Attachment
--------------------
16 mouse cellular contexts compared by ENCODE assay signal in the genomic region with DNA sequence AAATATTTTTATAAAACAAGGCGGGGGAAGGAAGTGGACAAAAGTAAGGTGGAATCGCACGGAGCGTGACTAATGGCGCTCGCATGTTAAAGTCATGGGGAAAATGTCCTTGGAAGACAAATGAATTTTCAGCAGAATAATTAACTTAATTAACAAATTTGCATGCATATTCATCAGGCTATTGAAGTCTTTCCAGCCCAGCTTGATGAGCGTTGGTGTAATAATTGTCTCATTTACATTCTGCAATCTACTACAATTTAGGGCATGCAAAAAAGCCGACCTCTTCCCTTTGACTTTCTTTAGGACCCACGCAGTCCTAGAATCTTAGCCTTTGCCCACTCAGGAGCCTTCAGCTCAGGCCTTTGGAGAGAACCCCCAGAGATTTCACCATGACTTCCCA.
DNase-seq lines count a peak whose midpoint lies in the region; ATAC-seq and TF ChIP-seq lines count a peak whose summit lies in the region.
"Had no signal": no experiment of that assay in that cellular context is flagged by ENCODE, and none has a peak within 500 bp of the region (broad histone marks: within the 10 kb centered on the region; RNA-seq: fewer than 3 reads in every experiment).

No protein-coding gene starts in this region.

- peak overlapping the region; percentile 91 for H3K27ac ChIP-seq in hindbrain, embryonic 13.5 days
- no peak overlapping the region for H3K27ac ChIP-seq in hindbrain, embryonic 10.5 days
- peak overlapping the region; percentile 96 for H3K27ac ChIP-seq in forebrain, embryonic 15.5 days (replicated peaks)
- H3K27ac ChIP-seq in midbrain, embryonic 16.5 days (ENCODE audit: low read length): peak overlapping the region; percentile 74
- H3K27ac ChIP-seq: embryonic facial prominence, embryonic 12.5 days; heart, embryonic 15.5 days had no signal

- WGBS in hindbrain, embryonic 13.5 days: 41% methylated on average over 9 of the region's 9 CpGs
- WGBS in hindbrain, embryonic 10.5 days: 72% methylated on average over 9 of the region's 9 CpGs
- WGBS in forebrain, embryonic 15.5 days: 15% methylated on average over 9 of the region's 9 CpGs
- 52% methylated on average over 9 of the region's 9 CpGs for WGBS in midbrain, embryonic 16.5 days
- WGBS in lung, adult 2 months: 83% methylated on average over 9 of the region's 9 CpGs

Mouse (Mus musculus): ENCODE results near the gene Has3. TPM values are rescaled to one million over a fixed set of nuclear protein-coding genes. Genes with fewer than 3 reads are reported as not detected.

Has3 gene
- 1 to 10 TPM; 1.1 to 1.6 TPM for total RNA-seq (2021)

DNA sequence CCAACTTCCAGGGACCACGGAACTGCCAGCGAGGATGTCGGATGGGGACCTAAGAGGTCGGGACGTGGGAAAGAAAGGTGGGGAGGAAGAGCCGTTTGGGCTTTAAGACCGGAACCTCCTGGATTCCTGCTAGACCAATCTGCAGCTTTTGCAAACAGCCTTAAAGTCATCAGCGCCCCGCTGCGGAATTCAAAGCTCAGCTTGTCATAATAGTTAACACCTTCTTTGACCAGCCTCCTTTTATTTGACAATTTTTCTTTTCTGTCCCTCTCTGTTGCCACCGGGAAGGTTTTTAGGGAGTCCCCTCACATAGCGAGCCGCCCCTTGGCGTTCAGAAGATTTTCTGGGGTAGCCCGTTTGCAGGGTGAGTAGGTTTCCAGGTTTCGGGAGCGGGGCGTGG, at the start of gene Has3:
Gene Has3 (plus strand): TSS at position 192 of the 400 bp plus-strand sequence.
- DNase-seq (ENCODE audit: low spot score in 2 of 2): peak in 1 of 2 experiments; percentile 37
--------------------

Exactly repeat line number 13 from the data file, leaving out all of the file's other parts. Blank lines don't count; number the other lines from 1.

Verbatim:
- 52% methylated on average over 9 of the region's 9 CpGs for WGBS in midbrain, embryonic 16.5 days